Tokyo Ueno Station
BY Yu Miri / TR. BY Morgan Giles
Born in Fukushima in 1933, the same year as the Emperor, Kazu’s life is tied by a series of coincidences to Japan’s Imperial family and to one particular spot in Tokyo; the park near Ueno Station – the same place his unquiet spirit now haunts in death. It is here that Kazu’s life in Tokyo began, as a labourer in the run up to the 1964 Olympics, and later where he ended his days, living in the park’s vast homeless ‘villages’, traumatised by the destruction of the 2011 tsunami and enraged by the announcement of the 2020 Olympics.
Akutagawa-award-winning author Yu Miri uses her outsider’s perspective as a Zainichi (Korean-Japanese) writer to craft a novel of utmost importance to this moment, a powerful rebuke to the Imperial system and a sensitive, deeply felt depiction of the lives of Japan’s most vulnerable people.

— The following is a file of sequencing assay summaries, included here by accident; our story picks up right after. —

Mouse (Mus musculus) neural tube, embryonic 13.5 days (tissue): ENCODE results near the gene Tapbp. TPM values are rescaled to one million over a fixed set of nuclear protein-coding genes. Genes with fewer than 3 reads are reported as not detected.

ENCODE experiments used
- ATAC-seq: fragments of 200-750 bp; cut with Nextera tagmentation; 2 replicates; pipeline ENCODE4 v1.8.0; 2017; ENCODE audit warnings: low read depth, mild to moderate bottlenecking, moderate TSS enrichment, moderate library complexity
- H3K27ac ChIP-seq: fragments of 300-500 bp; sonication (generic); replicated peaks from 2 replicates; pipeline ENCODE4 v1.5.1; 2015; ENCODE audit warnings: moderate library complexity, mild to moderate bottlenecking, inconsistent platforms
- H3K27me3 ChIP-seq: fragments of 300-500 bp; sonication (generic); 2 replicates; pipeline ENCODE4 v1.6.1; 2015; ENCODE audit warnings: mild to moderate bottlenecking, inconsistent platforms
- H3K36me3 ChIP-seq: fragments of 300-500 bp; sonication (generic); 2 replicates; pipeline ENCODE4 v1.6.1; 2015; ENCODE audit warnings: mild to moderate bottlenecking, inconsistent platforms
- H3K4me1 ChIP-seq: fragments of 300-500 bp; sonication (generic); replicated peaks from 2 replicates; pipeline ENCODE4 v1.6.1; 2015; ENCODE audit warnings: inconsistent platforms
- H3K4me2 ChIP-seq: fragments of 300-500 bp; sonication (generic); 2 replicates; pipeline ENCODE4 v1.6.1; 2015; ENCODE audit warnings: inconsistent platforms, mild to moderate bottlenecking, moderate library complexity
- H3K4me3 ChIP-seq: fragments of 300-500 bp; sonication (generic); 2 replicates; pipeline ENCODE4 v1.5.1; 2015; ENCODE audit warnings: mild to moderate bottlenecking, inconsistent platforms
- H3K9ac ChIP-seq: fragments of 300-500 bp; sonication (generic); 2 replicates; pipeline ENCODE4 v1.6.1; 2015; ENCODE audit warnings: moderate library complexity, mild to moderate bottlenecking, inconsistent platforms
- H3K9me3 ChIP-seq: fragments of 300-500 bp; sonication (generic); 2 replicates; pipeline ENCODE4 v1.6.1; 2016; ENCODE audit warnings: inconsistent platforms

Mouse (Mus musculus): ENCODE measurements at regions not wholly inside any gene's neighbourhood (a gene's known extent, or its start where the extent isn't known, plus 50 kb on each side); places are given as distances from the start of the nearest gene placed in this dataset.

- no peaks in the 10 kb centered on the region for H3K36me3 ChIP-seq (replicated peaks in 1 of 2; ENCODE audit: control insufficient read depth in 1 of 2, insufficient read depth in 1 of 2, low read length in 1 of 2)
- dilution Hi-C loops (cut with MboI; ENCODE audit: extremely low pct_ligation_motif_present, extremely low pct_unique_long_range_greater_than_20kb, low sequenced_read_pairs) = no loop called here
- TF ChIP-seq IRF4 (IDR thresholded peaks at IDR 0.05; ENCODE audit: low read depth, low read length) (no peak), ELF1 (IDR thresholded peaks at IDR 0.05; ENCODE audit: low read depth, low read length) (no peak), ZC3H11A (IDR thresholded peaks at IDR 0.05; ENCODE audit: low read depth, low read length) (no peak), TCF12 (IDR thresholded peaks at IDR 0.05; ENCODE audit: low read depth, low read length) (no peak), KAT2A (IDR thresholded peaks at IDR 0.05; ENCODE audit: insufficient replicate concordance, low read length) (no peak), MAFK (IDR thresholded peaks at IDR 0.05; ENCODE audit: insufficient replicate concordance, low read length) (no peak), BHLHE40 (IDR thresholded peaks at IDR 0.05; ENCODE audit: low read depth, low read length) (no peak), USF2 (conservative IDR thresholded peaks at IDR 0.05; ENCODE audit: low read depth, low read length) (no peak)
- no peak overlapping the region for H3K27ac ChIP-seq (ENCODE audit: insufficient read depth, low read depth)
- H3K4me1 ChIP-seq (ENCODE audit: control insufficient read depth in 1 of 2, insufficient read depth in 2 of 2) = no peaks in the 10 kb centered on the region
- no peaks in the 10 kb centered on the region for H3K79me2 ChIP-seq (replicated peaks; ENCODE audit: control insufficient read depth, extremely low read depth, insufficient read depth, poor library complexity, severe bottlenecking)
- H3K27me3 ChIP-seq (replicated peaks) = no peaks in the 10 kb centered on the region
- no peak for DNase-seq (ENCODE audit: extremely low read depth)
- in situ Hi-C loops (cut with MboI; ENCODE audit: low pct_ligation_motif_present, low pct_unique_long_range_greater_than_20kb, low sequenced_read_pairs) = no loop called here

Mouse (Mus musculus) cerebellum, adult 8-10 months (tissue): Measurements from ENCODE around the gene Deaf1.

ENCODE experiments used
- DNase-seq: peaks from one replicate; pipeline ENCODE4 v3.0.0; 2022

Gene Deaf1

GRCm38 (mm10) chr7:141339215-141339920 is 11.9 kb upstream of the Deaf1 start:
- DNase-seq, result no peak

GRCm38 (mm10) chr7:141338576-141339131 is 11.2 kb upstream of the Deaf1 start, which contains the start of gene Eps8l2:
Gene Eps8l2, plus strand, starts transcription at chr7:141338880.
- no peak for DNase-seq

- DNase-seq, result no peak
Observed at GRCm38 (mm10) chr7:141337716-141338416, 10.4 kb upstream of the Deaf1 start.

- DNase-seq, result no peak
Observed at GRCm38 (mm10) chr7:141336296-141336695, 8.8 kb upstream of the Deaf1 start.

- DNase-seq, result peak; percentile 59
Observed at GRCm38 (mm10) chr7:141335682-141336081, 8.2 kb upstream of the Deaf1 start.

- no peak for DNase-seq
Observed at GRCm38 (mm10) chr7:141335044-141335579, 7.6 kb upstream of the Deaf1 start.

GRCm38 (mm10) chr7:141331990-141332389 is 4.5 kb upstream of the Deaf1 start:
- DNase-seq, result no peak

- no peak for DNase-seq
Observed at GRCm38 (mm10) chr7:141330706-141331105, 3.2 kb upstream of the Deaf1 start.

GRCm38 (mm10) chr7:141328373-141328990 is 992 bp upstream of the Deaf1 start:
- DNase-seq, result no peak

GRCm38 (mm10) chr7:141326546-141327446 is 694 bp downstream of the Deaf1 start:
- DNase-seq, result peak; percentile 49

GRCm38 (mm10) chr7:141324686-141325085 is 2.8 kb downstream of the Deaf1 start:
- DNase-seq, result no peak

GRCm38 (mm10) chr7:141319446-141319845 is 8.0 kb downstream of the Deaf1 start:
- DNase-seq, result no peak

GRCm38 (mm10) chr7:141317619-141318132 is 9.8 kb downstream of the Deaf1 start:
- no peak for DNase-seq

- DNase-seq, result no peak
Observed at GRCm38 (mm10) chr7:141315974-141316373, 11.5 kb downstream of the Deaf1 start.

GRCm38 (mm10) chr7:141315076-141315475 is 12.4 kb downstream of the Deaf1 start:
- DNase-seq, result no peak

‘One thing Yu can do is write. She is simultaneously a social outcast and a literary star, a dark, brooding presence on the bookshelves. A creative genius.’ — New York Times
‘A radical and deeply felt work of fiction, psychogeography and history all at once, tapping us straight into the lifeblood of a Tokyo we rarely see: Tokyo from the margins, rooted in the city’s most vulnerable and least visible lives – and deaths.’ — Elaine Castillo
Book Depository: print
ISBNs: 9781911284161 (print) / 9781911284154 (ebook)
Publication date: 4 March 2019
Format: B-format paperback (198mm × 127mm)